Review by Susan Greaney.
This elegant new volume is the first book for over 60 years to focus specifically on how the world-famous Neolithic monument of Stonehenge was constructed. The narrative progresses through the step-by-step process of the extraction, transport, dressing, and erection of the stones that form the main phase of the monument, clearly setting out the evidence for each stage. Pitts deftly weaves together antiquarian accounts, anthropological records, the latest research, and his own personal insights. The result is a highly readable and conversational account, with an intimate tone that effortlessly draws you into the complexities of the archaeological debates.
One of the strengths of this volume are the many evocative photographs and descriptions, many of which were written by colonial administrators, of the way that large stones and trees have been moved in comparatively recent times by communities in Indonesia, India, Malaysia, and on the Polynesian island of Rapa Nui. These accounts help to illustrate the important point, repeated throughout the book, that a search for how Stonehenge was built does not need to be focused on the most efficient, least arduous, and speediest of solutions. For those who build megalithic monuments in other societies, the moving of a stone can be a grand occasion with many hundreds of participants, often dressed in special costumes and accompanied by music and dancing, with the event culminating in a large communal feast. This can fundamentally shift our perspective about the potential events that took place at Stonehenge.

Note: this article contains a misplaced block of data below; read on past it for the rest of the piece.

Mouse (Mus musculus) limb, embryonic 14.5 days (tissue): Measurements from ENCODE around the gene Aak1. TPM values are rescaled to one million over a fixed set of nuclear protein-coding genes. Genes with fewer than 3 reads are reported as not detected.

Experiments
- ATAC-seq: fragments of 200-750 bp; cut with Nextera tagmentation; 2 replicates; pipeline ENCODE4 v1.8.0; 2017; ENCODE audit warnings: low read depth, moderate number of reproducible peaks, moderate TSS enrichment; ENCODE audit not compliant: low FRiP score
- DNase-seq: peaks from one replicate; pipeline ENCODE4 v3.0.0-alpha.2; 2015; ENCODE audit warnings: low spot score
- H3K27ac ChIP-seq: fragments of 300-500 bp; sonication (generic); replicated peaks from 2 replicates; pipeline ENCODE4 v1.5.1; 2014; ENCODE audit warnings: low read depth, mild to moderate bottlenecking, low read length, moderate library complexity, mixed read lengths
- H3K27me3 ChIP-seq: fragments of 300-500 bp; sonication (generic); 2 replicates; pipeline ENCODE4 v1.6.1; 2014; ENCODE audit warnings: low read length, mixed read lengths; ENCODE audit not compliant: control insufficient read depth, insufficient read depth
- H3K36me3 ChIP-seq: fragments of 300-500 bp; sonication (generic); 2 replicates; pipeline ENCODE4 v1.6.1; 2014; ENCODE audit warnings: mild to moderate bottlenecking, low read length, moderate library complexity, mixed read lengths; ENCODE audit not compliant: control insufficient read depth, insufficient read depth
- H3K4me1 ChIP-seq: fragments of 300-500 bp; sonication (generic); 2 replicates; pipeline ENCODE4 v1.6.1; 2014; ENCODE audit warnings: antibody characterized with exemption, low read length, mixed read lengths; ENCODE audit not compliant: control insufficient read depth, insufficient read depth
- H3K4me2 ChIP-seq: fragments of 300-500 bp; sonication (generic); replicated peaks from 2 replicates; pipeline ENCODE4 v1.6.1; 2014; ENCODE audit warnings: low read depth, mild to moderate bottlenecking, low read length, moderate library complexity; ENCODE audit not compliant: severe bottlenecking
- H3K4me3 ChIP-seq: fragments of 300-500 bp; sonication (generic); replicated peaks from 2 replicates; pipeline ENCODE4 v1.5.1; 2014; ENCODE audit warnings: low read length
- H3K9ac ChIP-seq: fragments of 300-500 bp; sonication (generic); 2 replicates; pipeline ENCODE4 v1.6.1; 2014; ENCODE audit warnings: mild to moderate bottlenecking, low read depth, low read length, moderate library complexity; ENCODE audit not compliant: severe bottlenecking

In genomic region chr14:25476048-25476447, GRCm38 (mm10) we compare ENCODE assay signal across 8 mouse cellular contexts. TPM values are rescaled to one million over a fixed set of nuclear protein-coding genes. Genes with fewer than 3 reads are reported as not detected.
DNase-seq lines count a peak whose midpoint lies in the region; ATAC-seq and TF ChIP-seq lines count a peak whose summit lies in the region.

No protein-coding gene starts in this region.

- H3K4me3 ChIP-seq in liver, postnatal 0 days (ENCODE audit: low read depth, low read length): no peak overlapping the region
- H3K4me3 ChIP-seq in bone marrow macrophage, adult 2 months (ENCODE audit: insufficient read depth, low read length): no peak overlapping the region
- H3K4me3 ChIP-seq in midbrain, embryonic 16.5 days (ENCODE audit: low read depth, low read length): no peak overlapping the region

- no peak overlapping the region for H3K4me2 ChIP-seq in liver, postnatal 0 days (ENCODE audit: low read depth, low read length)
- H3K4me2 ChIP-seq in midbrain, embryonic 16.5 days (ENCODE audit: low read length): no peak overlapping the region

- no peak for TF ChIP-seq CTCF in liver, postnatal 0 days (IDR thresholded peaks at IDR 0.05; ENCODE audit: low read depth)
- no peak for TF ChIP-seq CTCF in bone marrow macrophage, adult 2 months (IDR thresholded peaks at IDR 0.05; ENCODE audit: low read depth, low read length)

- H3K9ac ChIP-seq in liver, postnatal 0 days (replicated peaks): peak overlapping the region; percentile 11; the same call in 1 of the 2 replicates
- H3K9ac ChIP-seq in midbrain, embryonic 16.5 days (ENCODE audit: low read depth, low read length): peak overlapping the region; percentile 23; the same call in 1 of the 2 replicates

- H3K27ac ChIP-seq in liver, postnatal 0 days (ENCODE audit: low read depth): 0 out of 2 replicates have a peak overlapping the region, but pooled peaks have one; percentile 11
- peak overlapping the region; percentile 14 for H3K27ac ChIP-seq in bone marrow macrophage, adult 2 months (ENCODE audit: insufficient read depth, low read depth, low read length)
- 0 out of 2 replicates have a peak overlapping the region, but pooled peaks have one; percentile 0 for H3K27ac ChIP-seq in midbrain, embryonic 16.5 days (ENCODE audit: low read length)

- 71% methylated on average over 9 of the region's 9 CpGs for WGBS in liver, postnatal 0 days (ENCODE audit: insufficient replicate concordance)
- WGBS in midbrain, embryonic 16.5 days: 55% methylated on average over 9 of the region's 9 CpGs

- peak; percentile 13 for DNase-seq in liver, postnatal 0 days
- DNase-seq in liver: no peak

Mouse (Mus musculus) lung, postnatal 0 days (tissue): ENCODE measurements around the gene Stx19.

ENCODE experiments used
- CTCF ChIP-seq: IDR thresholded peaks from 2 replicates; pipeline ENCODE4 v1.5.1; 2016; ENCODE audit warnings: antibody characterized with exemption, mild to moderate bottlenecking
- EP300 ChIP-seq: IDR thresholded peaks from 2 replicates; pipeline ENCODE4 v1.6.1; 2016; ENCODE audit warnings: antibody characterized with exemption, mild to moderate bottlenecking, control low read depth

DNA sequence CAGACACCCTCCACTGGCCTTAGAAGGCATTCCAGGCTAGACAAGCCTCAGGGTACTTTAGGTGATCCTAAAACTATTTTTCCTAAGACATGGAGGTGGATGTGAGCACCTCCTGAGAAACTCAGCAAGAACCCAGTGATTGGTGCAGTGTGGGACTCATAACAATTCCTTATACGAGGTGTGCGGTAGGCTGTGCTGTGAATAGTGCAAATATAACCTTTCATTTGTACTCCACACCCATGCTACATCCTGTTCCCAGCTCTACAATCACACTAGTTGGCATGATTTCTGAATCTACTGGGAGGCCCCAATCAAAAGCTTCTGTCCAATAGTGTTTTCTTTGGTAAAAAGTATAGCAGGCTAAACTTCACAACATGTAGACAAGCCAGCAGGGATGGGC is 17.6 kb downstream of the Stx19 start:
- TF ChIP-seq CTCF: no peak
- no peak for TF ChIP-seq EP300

The front cover features William Stukeley’s 1740 orthographic line-drawing of Stonehenge, depicting it as an over-idealised precise geometric monument and acting here as something like an architect’s blueprint. And this is where perhaps the approach adopted by Pitts has a slight drawback. Stonehenge wasn’t a monument that was built in one single burst of activity, designed by an architect and completed in one episode. It was a place that was created, remade, adjusted, and embellished over nearly 1,000 years, including an enclosed cremation cemetery of c.3000 BC, a possible timber phase, the sarsen stones being set up in c.2500 BC, and then the rearrangement of the bluestones in c.2300 BC. Of course, these various phases and shifts are explained and explored in the book, but perhaps are overshadowed by the otherwise enormously successful overall approach.
As Stonehenge experts are wont to do, this reviewer might quibble with some of Pitts’ conclusions (I am firmly in favour of a coastal route for the bluestones for example, rather than an overland one). However, having all the latest research and evidence clearly set out and discussed in one place has created an invaluable resource for those who wish to understand the fascinating and constantly changing story of Stonehenge.
How to Build Stonehenge, Mike Pitts, Thames & Hudson, Hardback, £20, ISBN 978-0500024195.